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Middle School Teacher Interview

30 Questions and Answers by Clara Canon
Updated November 21st, 2019 | Clara is a career coaching expert and has supported individuals landing positions in education, nonprofit, corporate, and beyond.
Job Interviews     Careers     Education    

Question 1 of 30

Describe a time you navigated disruptive behavior in the classroom.

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Describe a time you navigated disruptive behavior in the classroom.

This question encompasses a few things: thinking on your feet, diffusing conflict, and facilitating a resolution. The interviewers are looking for the candidate's ability to be aware of these layers as well as what strategies they use to successfully support the students and resolve the situation. To answer this question, it can be helpful to share context prior to diving in to describe the behavior. Did students miss recess and have a lot of pent-up energy? Was there a fight at lunch? Set the scene, share the behavior, and then go into the steps of identifying, diffusing, and resolving.

Clara's Answer

"One of my favorite classes was my 6th-grade group right after lunch and recess. They were always mentally re-energized from the break, and they'd gotten a lot of the built-up physical energy out of their systems. One day, we were in the middle of a great lesson when one of the students began calling out and interrupting my instruction and any students that spoke up to answer questions. It was unusual for her to shout out, particularly so consistently. Her behavior became more and more attention-seeking, so I chose not to address her directly after asking twice that she raise her hand to share. Instead, I moved around the classroom as I spoke, asked students to continue what they were sharing, and finally pulled out my mini football. When the football came out, the students knew that they would have to raise their hand and have the ball in-hand to speak. They were inclined to follow the rules in order to have a chance to catch the ball, so this diffused the situation for the remainder of the class. When class was dismissed, I made sure to address the behavior with the student individually. As a result, I had an opportunity to connect with her and learn why she was expressing herself in that way, and we came up with a plan together to make her feel supported while respecting others in the classroom."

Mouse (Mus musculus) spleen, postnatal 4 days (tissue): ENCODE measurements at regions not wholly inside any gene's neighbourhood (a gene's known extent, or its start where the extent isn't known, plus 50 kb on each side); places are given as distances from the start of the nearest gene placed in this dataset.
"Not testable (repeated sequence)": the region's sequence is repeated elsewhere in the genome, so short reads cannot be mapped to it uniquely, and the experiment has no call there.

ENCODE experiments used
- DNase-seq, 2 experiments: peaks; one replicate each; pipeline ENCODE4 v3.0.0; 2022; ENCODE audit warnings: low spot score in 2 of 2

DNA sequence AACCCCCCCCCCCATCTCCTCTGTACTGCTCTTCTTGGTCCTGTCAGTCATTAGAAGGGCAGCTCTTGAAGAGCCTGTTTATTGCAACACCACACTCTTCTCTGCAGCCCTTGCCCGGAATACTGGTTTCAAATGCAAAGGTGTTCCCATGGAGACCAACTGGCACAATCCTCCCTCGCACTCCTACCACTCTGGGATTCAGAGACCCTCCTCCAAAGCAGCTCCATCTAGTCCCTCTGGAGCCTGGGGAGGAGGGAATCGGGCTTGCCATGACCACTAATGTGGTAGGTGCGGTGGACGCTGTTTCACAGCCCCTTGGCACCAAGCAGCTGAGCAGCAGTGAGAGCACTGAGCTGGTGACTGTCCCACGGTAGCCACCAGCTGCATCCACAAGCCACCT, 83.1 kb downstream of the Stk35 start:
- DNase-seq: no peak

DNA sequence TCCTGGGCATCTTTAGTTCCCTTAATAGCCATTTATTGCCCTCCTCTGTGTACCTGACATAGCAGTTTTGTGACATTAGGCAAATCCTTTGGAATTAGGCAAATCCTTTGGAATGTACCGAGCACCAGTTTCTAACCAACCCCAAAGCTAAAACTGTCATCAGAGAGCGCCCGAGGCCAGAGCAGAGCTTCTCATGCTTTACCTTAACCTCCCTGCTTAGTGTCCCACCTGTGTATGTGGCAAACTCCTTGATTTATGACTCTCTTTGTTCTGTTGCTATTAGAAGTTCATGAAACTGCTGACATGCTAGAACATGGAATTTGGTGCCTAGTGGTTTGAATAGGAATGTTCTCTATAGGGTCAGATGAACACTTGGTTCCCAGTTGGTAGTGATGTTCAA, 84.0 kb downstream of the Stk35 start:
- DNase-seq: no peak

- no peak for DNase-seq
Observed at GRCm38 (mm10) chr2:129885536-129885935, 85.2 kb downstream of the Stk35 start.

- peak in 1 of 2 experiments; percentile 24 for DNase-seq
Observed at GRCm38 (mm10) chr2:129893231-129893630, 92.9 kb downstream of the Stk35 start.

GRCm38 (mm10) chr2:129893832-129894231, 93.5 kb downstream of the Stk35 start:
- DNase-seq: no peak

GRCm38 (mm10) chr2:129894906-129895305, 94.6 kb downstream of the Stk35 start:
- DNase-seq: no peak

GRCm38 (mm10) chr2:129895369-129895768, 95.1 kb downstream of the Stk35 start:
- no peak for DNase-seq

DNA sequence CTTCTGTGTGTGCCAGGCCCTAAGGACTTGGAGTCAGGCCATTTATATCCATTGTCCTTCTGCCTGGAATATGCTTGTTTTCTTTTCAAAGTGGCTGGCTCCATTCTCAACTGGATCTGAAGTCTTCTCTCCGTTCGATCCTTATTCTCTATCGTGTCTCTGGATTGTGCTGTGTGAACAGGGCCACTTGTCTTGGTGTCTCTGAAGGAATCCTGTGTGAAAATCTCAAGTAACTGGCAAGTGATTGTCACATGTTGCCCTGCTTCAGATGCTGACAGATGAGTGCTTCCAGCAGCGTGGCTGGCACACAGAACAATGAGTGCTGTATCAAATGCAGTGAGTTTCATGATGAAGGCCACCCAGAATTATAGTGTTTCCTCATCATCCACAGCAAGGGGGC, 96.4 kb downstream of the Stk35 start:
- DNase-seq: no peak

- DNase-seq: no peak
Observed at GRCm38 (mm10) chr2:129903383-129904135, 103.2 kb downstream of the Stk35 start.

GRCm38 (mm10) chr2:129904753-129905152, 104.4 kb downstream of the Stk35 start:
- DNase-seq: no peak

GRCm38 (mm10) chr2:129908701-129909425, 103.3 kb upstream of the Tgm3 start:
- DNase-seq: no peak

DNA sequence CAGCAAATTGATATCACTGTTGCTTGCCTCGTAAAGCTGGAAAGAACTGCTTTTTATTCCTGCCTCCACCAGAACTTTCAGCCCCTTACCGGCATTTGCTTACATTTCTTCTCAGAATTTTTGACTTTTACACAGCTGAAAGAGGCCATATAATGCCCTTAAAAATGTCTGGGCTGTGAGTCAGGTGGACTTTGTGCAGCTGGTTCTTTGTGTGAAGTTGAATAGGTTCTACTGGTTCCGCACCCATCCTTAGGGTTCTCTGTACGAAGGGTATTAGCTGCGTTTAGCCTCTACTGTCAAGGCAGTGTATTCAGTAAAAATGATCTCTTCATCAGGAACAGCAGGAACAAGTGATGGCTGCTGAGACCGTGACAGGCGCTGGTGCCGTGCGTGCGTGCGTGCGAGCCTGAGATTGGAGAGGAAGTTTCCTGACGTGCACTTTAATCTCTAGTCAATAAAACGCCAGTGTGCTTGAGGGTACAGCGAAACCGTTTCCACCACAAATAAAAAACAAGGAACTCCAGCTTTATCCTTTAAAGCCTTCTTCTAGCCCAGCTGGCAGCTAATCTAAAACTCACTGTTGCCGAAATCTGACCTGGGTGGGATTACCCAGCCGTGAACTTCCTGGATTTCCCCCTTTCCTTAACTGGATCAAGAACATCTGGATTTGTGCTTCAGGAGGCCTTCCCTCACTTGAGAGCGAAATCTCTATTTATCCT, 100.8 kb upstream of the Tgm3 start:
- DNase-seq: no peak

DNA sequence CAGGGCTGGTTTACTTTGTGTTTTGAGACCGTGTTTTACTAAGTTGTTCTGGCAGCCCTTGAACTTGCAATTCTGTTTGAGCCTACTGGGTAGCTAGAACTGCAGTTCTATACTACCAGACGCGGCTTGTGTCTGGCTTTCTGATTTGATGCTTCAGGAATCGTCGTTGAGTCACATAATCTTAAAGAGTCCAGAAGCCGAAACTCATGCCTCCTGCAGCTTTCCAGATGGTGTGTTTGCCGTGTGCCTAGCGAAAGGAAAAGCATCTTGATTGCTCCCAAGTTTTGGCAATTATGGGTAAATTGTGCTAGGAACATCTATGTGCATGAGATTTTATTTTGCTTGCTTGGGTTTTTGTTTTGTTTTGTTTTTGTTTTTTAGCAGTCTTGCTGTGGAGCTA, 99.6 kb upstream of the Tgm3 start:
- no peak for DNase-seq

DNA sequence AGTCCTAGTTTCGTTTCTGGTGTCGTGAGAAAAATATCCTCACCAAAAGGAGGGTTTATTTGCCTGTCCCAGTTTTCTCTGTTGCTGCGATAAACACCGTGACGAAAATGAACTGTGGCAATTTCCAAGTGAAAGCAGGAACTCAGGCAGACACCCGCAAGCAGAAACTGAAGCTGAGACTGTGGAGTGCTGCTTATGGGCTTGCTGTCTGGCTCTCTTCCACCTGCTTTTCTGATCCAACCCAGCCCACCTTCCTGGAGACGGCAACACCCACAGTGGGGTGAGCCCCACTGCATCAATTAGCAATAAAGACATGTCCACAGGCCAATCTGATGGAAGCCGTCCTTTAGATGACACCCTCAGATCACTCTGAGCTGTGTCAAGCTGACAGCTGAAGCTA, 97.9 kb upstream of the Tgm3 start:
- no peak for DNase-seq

Have you ever been a substitute teacher? Describe that experience.

Substitute teachers don't always know what to expect when they walk into a classroom, so they have to balance confidence, flexibility, and boundaries on the fly. It can be known to be a difficult position, and the interviewer is interested in your ability to navigate complicated classroom circumstances.

Pro tip: you might go a step further and add that you are very intentional about setting substitute teachers up for success with a well-outlined lesson plan. This will show that you are aware of how difficult subbing can be, and you plan ahead to ensure that every day in your classroom is valuable - even when you aren't there.

Clara's Answer

"I have stepped in for fellow teachers on several occasions to teach their classes, and each time I've been reminded of how challenging stepping into another classroom can be. From quickly catching myself to speed on the lesson for the day to attempting to remember names, I found that I had to be even more focused and 'on it' than I might need to be in my own classroom where things are more familiar. The experience has given me a great deal of respect for substitute teachers, and now I create thoroughly detailed lesson plans complete with alternate instructional options so my substitutes are as prepared as possible."